The statement came after three days of meetings that brought together senior Sunni, Kurdish and even Shiite politicians disgruntled with Prime Minister Nouri al-Maliki—who was not represented at the talks in Irbil, the capital of Iraq's northern Kurdish region. While no one at the mini-summit demanded that al-Maliki step down, the fact that the discussions included key figures from across Iraq's political spectrum underscored the growing impatience with the Shiite prime minister.
Al-Maliki's critics accuse him of consolidating power and sidelining both Sunnis and Kurds, touching off a political impasse that has brought government work to a near standstill and threatens to break up Iraq.
A statement issued after the meeting in Irbil said the leaders "stressed the need for finding ways to dismantle the crisis, the continuation of which puts the supreme national interests in danger." They also discussed "ways to strengthen the democratic process."
The talks were hosted by Massoud Barzani, the president of the Kurdish autonomous region, and included Iraqi President Jalal Talabani, a Kurd, as well as former prime minister Ayad Allawi and hard-line cleric Muqtada al-Sadr, both Shiites. Parliament speaker Osama al-Nujaifi, a Sunni, also took part.
The broad front represented at the meeting ratcheted up the pressure on al-Maliki to engage his political foes and cede to some of their demands.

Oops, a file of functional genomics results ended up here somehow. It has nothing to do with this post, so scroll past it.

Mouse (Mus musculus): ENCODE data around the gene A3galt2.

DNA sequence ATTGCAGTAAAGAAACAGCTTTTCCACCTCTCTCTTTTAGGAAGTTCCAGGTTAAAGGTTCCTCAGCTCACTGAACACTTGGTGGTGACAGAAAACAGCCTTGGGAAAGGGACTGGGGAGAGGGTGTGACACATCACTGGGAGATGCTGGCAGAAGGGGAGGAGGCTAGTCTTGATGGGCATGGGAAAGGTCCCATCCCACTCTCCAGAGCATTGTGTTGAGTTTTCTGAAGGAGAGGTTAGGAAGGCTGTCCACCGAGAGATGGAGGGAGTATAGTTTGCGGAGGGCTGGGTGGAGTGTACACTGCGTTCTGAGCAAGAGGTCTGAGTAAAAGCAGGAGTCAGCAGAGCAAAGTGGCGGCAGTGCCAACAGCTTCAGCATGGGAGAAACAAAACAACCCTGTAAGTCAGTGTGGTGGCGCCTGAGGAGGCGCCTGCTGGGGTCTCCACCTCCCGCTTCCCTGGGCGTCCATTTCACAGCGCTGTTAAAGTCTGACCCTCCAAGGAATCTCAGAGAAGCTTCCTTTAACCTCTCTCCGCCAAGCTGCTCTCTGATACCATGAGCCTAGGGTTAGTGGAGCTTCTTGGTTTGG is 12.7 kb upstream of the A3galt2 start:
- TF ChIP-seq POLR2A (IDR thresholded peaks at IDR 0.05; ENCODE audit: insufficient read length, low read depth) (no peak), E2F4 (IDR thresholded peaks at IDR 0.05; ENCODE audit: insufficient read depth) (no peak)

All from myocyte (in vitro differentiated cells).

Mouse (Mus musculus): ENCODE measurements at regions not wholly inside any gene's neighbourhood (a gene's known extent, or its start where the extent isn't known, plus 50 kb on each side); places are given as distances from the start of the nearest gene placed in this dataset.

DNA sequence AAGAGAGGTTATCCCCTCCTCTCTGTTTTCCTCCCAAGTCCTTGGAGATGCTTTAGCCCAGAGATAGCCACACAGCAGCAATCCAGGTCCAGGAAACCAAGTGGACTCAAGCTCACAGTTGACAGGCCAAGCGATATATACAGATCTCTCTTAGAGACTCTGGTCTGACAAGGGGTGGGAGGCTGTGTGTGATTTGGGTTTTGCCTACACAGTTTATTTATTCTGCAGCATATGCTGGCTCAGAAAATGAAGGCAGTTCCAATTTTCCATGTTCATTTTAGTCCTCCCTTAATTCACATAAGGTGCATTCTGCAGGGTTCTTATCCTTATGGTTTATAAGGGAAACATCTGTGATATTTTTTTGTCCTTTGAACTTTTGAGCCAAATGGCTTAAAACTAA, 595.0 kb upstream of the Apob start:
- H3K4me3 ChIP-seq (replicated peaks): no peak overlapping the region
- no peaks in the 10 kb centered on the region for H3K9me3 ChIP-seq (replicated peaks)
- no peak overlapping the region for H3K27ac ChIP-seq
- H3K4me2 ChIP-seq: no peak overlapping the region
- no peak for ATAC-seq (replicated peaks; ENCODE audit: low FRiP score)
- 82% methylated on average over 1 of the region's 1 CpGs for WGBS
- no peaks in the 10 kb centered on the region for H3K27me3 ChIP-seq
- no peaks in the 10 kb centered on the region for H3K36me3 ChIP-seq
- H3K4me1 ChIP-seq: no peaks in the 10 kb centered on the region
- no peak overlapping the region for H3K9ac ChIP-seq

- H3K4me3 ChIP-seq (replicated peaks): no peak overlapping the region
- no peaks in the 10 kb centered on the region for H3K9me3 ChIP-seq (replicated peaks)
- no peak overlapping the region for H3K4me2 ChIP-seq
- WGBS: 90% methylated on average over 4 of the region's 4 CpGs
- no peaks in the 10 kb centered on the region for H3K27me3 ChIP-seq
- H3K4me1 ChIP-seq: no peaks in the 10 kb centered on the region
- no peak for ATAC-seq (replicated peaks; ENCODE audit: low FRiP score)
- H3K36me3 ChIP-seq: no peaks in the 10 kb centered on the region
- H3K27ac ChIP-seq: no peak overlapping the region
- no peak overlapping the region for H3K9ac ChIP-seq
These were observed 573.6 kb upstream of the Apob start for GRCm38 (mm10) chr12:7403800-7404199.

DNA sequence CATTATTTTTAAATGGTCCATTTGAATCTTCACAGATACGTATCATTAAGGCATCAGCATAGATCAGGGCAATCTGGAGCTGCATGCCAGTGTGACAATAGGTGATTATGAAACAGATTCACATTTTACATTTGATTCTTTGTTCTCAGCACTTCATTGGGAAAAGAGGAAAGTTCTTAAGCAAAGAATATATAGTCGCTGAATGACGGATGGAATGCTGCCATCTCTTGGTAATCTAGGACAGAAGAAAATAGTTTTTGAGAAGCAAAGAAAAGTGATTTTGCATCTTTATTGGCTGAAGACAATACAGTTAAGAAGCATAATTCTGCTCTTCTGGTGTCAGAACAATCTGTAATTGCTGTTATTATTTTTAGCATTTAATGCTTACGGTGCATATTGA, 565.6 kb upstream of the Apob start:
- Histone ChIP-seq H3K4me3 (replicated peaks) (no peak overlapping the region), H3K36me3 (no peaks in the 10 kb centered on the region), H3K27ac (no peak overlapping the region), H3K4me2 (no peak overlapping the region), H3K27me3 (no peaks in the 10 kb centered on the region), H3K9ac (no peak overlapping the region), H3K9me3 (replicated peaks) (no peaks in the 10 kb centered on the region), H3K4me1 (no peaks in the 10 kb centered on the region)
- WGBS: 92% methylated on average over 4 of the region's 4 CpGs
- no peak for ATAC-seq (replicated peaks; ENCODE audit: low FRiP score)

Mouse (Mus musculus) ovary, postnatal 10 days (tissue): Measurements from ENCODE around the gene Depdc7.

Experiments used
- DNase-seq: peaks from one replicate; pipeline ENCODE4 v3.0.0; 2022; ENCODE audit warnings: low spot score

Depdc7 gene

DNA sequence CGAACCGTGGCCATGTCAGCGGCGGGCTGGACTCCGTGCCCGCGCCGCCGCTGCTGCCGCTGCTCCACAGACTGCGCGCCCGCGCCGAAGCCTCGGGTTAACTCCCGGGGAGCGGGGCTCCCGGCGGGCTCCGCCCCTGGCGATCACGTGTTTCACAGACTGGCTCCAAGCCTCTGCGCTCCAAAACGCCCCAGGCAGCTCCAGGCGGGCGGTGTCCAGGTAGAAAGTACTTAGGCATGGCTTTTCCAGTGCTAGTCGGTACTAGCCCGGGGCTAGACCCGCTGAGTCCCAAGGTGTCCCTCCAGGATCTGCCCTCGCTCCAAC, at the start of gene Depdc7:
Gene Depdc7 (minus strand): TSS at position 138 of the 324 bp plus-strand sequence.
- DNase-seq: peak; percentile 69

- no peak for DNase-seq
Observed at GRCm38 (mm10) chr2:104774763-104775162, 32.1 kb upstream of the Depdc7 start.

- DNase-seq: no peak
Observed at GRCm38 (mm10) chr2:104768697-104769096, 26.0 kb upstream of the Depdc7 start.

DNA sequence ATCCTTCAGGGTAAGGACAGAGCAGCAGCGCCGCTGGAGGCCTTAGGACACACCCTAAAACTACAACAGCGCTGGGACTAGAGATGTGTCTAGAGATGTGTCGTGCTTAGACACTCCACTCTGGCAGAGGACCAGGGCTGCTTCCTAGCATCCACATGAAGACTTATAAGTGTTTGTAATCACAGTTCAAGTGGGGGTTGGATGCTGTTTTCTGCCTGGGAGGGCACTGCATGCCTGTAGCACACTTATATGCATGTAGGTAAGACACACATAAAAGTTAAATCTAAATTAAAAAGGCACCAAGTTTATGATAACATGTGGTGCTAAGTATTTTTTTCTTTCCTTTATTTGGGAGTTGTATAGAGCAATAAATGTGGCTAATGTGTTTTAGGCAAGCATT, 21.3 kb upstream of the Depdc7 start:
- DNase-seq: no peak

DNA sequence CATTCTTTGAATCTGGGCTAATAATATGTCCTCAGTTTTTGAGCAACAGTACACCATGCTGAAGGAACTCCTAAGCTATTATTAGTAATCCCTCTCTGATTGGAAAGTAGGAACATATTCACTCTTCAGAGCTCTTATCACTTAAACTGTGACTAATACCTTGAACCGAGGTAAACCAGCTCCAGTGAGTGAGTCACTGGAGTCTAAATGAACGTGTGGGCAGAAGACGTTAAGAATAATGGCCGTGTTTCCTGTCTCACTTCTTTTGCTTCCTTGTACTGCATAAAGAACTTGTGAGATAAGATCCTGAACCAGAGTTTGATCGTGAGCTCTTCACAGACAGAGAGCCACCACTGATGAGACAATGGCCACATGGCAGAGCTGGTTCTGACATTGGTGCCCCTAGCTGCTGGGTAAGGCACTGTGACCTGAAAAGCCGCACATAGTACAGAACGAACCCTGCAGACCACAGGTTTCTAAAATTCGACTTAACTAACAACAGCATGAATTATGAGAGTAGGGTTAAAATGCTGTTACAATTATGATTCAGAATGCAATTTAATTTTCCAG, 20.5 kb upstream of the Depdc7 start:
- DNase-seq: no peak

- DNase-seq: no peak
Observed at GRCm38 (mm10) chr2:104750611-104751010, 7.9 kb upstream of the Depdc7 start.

It was only with the support of Barzani and al-Sadr that al-Maliki kept his job after his party fell far short of winning the most seats in the 2010 parliamentary elections. Allawi's Iraqiya alliance, which is backed by the Sunni minority, won the most seats in the vote, but al-Maliki cobbled together a political coalition with the Kurds and al-Sadr's followers, winning the right to head the government.
The statement from the meeting also called for better services for Iraqis in what likely was a promise made at al-Sadr's request. The backbone of the cleric's followers are poor, and have been at the forefront of nationwide demands for more jobs and better public utilities like electricity and water—both of which experience deep shortages during Iraq's searing summers.
Al-Maliki did not mention the government crisis in a speech Saturday to his Dawa Party, and government spokesmen did not respond to calls seeking comment about the Irbil meeting.
The monthslong political impasse began when the government issued terrorism charges against the nation's highest-ranking Sunni, Vice President Tariq al-Hashemi, as the final U.S. troops left Iraq in December. Sunni politicians briefly boycotted the government.
At the same time, Barzani butted heads with al-Maliki over a deal for Exxon Mobil Corp. to drill for oil in the Kurdish region without Baghdad's oversight. Barzani threatened this week to let Kurds vote to secede from Iraq if the government crisis has not been resolved by September regional elections.
Also Saturday, five people were killed in Baghdad in a tribal dispute linked to a wedding.
Police said the couple got married Friday without permission from the bride's family, prompting her cousins to attack the groom's house at dawn Saturday. The couple escaped unharmed, but three members of the groom's family and two of the bride's were killed in the fighting.
Laws in some Iraqi tribes require relatives' permission before a woman can marry. If any cousins reject the suitor, the woman must refuse the proposal.
Associated Press writers Bushra Juhi in Baghdad and an AP employee in Irbil, Iraq, contributed to this report.